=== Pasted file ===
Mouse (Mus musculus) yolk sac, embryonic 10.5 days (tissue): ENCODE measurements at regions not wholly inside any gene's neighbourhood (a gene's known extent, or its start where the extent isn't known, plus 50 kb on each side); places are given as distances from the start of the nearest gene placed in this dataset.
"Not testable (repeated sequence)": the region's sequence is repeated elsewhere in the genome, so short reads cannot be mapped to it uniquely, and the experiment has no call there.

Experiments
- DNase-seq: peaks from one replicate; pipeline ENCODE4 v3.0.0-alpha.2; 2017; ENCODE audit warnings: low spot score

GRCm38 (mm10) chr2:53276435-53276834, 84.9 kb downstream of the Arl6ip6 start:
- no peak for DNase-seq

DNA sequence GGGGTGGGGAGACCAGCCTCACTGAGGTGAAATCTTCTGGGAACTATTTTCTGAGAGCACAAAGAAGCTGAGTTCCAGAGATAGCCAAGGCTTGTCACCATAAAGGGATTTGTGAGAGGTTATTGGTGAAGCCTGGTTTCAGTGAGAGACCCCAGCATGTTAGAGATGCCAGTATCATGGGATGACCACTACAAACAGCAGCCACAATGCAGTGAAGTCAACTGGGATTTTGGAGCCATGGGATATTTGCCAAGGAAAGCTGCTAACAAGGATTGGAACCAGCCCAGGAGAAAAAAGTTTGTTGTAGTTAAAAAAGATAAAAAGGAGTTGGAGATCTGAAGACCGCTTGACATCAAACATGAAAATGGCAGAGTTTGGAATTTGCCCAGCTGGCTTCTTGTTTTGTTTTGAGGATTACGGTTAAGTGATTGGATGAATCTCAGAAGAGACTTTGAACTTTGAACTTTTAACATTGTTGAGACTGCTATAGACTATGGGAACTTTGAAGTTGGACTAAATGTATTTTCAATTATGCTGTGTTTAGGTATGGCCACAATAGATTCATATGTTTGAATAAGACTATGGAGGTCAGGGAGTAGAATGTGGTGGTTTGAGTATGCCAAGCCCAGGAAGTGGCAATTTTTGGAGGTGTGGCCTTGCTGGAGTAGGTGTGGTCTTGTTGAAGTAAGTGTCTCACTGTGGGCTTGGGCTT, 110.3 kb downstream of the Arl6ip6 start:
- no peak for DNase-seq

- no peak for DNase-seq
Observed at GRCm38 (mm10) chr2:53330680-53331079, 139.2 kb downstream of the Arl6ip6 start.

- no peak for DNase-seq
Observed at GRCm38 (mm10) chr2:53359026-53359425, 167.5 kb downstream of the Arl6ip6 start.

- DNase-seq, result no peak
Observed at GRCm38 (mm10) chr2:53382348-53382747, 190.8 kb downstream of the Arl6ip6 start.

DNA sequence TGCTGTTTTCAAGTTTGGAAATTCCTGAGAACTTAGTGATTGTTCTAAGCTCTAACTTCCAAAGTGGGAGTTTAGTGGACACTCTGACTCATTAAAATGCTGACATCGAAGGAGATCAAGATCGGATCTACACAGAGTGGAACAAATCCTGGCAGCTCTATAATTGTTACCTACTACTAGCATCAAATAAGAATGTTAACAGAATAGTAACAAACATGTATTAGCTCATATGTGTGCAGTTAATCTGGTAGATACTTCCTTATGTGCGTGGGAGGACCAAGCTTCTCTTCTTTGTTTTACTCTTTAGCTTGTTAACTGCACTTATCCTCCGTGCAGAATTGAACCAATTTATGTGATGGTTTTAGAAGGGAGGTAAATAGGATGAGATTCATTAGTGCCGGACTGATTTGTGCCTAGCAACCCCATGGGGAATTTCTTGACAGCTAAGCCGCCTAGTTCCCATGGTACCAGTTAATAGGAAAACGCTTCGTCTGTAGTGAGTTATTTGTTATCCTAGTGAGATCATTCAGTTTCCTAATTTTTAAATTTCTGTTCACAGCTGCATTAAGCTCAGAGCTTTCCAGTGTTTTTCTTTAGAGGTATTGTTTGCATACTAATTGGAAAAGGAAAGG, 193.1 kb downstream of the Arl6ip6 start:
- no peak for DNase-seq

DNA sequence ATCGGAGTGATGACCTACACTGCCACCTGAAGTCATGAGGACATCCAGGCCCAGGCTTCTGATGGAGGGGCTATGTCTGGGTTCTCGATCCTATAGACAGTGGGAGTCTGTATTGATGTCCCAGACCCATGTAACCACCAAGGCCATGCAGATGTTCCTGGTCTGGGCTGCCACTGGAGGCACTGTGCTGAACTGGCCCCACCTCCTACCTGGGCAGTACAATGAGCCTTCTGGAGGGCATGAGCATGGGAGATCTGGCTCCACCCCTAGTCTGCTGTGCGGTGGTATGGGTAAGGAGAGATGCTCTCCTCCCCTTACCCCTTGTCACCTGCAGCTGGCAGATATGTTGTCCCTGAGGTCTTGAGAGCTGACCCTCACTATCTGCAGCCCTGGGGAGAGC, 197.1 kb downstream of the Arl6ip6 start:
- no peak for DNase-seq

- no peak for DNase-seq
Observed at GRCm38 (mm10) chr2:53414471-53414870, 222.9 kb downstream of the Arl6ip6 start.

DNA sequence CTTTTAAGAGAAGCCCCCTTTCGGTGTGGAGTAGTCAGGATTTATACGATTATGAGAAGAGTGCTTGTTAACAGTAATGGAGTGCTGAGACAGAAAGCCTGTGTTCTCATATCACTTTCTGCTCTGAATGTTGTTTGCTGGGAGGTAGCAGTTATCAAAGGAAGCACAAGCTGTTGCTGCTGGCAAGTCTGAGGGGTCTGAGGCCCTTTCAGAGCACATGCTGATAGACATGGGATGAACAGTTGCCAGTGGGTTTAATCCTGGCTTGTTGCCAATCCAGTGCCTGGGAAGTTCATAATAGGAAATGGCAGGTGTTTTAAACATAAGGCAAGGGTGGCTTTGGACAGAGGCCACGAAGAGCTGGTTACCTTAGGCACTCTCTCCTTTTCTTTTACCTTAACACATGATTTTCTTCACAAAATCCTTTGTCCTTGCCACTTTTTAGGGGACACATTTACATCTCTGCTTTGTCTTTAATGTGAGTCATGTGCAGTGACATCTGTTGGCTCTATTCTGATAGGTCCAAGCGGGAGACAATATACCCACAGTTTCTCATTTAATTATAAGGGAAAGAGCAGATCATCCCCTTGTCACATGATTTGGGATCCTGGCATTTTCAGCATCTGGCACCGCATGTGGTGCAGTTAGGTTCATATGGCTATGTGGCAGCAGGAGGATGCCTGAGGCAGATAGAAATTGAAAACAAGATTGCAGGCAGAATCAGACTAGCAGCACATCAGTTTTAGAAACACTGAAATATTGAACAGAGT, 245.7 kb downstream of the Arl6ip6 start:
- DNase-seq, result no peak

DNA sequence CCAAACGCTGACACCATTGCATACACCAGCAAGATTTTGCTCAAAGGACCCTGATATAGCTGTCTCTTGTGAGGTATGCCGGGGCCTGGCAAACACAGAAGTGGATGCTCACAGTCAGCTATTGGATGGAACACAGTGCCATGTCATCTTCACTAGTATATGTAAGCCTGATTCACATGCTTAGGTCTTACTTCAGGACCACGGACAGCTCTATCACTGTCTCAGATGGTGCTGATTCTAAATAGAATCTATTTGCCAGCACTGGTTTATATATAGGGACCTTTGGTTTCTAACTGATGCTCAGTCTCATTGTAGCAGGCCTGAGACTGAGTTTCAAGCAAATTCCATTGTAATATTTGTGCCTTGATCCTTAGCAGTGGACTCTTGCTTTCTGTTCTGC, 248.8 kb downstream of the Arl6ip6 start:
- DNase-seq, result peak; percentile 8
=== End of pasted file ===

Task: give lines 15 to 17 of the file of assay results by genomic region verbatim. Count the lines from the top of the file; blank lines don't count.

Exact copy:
DNA sequence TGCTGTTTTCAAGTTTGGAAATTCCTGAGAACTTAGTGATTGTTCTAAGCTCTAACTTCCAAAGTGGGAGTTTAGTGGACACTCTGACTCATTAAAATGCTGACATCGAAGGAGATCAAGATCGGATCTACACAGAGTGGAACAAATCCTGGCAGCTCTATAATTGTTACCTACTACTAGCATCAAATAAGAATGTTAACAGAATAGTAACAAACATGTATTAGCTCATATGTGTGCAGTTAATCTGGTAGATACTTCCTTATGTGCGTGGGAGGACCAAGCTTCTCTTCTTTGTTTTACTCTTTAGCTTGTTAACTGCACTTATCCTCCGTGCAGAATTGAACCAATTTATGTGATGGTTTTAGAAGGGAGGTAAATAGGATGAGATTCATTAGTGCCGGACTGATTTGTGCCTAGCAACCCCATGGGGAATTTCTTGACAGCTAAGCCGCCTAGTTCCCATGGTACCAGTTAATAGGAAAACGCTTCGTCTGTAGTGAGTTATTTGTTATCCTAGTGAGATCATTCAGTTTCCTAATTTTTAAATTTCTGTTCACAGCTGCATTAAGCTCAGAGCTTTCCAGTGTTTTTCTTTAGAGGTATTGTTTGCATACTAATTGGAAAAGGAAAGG, 193.1 kb downstream of the Arl6ip6 start:
- no peak for DNase-seq

DNA sequence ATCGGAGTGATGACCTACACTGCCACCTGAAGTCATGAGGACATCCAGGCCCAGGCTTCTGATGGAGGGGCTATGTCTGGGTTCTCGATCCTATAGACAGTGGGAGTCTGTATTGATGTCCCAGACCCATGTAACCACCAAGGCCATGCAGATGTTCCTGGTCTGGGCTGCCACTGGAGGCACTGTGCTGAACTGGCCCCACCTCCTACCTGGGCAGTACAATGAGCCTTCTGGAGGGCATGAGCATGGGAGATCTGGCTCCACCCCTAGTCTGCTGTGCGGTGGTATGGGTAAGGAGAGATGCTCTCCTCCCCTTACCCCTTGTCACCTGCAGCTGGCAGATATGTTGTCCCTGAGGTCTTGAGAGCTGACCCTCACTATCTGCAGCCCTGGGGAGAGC, 197.1 kb downstream of the Arl6ip6 start: